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Welcome

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Nancy Karibjanian, UDCPC Director

​Nancy Karibjanian, Director of the University of Delaware's Center for Political Communication

Welcome and thank you for visiting the University of Delaware’s Center for Political Communication, where academic research fosters public engagement and relevant political issues top the agenda.

The CPC strives to meet the challenges of this extraordinary era in political communication with diverse and compelling initiatives and programs. I encourage you to take a few moments and explore the CPC website. You will find links to our 2019 National Agenda program, videos of our events, CPC polling and research results, and our Direction Democracy podcast. More importantly, you can find information as to how to join us at one of our upcoming events.

If you've recently wondered, "what's happening with our democracy," you are not alone. The Center for Political Communication dives into this quandary with the ninth annual National Agenda 2019 speaker series, "Direction Democracy." Beyond the barrage of daily headlines tracking events across the country, National Agenda explores where we have been, where we are going, and the current state of democracy in the United States with nationally known speakers addressing these issues from their varied viewpoints. 

National Agenda Director Lindsay Hoffman Ph.D. says, "We are at a critical juncture in this unique experiment that is American democracy. This series will shed light on who we are as citizens, on the left and the right, and even in the middle."

The University of Delaware's Center for Political Communication presents National Agenda 2019: Direction Democracy, featuring a wide variety of speakers discussing issues surrounding the current state of democracy in the United States. Speakers include Dan Pfeiffer on September 4, Rob Rogers on September 11, Jamelle Bouie on September 25, Tara Setmayer on October 2, Gov. Chris Christie on November 6, and John Della Volpe on November 20.


"Direction Democracy" kicks off with Dan Pfeiffer, a Delaware native who worked with the Obama administration as communication director and is a co-host of the popular political podcast Pod Save America. Pfeiffer is the author of the New York Times #1 bestseller Yes We (Still) Can: Politics in the Age of Obama, Twitter, and Trump.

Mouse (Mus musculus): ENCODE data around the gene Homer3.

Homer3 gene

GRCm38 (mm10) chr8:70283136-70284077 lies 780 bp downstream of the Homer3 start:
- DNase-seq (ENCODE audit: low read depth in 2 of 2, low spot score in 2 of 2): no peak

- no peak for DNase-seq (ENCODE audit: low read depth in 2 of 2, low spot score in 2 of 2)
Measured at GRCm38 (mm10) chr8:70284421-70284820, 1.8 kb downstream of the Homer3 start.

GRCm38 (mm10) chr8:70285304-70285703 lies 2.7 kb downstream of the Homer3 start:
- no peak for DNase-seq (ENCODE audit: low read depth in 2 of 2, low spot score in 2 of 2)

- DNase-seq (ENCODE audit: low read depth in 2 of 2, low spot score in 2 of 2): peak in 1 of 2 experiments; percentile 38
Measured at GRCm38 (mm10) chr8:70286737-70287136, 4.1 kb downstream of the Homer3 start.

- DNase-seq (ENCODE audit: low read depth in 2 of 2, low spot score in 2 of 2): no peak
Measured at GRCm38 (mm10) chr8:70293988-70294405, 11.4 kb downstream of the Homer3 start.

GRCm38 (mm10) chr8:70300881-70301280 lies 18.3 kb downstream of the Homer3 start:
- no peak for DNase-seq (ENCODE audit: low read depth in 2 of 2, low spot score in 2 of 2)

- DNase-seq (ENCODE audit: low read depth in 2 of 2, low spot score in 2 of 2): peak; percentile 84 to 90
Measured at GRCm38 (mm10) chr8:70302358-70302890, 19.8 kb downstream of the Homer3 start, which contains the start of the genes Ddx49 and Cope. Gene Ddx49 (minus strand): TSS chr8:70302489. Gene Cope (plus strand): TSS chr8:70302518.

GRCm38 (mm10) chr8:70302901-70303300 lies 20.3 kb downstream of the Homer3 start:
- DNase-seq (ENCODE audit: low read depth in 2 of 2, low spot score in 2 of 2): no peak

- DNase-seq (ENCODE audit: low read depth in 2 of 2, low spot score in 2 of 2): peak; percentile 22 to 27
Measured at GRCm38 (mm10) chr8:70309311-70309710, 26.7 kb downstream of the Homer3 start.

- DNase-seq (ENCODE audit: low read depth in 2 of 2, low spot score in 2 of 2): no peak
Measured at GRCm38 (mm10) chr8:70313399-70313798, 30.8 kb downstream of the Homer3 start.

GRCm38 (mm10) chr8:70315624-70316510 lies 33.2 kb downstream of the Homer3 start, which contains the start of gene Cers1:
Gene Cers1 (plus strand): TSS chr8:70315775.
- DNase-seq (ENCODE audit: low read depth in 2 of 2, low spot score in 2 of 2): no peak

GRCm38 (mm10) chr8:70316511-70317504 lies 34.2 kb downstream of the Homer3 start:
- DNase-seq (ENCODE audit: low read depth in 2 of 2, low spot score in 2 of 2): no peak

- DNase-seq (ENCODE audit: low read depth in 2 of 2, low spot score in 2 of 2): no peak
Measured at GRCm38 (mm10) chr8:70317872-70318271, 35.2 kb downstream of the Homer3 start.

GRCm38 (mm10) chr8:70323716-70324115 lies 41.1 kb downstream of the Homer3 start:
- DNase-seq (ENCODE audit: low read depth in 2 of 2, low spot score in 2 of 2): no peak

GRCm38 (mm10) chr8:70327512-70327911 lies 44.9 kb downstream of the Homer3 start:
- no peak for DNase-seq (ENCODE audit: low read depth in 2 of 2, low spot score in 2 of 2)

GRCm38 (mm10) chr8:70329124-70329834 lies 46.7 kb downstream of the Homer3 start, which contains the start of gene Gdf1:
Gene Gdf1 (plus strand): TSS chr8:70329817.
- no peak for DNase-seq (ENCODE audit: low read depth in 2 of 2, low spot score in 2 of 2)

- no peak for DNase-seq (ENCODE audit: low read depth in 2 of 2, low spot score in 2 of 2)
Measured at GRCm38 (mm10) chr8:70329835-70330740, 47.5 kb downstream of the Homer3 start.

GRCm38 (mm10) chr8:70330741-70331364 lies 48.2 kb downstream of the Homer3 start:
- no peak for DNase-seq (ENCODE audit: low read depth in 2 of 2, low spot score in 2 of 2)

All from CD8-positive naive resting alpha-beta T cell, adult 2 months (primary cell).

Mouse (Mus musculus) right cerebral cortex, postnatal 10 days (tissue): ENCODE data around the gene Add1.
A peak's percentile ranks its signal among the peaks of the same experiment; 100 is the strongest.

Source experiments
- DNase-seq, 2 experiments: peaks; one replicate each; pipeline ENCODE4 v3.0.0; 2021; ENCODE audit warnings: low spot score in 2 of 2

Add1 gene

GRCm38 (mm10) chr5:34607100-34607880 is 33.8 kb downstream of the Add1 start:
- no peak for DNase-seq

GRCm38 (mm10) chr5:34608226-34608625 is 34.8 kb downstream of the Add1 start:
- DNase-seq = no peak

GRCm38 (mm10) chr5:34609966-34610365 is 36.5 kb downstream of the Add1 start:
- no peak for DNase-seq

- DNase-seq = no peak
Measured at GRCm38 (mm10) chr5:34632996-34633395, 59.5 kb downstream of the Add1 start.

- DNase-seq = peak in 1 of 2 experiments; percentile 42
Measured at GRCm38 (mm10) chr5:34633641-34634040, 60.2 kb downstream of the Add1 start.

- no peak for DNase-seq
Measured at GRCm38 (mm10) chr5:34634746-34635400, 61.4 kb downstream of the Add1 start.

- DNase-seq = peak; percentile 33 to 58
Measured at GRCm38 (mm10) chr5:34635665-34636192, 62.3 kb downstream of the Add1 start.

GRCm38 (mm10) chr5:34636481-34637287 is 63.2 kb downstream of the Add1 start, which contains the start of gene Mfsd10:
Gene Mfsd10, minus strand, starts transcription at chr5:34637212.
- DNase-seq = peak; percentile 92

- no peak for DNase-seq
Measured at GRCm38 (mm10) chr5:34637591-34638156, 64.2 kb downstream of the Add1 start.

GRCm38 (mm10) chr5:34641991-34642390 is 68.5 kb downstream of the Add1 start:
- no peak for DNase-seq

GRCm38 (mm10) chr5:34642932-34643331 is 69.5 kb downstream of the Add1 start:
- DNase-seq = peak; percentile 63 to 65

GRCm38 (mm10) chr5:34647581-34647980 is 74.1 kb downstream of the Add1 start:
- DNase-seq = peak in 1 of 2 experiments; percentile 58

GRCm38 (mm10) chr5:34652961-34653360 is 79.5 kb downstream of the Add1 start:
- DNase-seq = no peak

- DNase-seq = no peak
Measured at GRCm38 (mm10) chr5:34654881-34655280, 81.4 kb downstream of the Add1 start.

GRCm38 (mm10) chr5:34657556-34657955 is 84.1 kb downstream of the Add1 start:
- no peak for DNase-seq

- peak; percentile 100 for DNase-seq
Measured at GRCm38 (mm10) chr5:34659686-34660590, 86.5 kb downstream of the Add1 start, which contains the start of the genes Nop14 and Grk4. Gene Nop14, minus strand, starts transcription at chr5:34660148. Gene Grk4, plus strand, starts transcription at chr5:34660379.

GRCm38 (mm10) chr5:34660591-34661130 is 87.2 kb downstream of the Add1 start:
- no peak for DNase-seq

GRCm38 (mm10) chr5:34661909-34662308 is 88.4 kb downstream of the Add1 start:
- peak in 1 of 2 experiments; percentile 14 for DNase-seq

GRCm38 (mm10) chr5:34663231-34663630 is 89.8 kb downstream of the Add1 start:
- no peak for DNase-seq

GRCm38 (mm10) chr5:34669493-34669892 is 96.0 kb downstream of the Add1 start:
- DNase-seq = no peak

The speaker series continues with editorial cartoonist Rob Rogers, formerly with the Pittsburgh Post-Gazette, and whose work has appeared in the New York Times, the Washington Post, USA Today, Time, Newsweek and The Week. In his most recent book, Enemy of the People: A Cartoonist's Journey, Rogers talks about the importance of satire in today's political climate.

Rounding out the slate of "Direction Democracy" speakers are New York Times columnist Jamelle Bouie, Republican political commentator Tara Setmayer, former New Jersey Governor Chris Christie, and John Della Volpe, director of polling at the Harvard Kennedy School Institute of Politics.

The National Agenda speaker series is made possible with support from the University of Delaware Provost and is free and open to the public. It is held on selected Wednesday evenings at 7:30 p.m. during the fall semester in Mitchell Hall Theater on the University of Delaware's Newark campus. For more information, please visit cpc.udel.edu/nationalagenda.

​​Speech Limits conference organizer Jenny Lambe (far left) and University of Delaware Provost Robin Morgan (far right) congratulate second place Voices Matter winner Eric Hastings, a graduate student in the MPA program (left), and third place winner Jymere Stillis-Stanford, a junior who is majoring in mass communication and psychology. Absent from the photo is first-place winner Mia Carbone , who was unable attend because she was studying abroad for the spring semester.

The Speak Up! Audio Essay Contest connects the personal stories of University of Delaware students with a broader audience through Delaware Public Media and the University’s radio station WVUD. Through their essays, students help bridge divides by asking listeners to connect with their emotional struggles on topics such as racism, disabilities, and harassment. Listen to the winning essays from the 2018 contest here.

As the 2020 presidential election approaches, the CPC is ready to continue to track the mood of the electorate with national public opinion polls, as we try to stay ahead of what changes this election cycle may bring to political communication. Our polls and affiliated faculty research projects, sponsored by the CPC, are recognized nationally in academic journals and media publications. The scope of these efforts reflects the CPC’s mission as a nonpartisan, interdisciplinary center fostering public engagement and academic research.

Nearly ten years ago when social media and its use by decision makers had just begun, the CPC was created to examine the impact of new technologies on political discourse. Today, tracking social media feeds is as common as checking news headlines. The CPC was and remains at the forefront of understanding the intersection of political communication methods and influence, and as CPC director I am proud of how our efforts are informing and engaging University of Delaware students and our broader community.

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  • Center for Political Communication
  • 190A Graham Hall, 111 Academy Street
  • University of Delaware
  • Newark, DE 19716, USA
  • Phone: 302-831-7771
  • Send us an email
  • Department of Communication
  • Department of Political Science and International Relations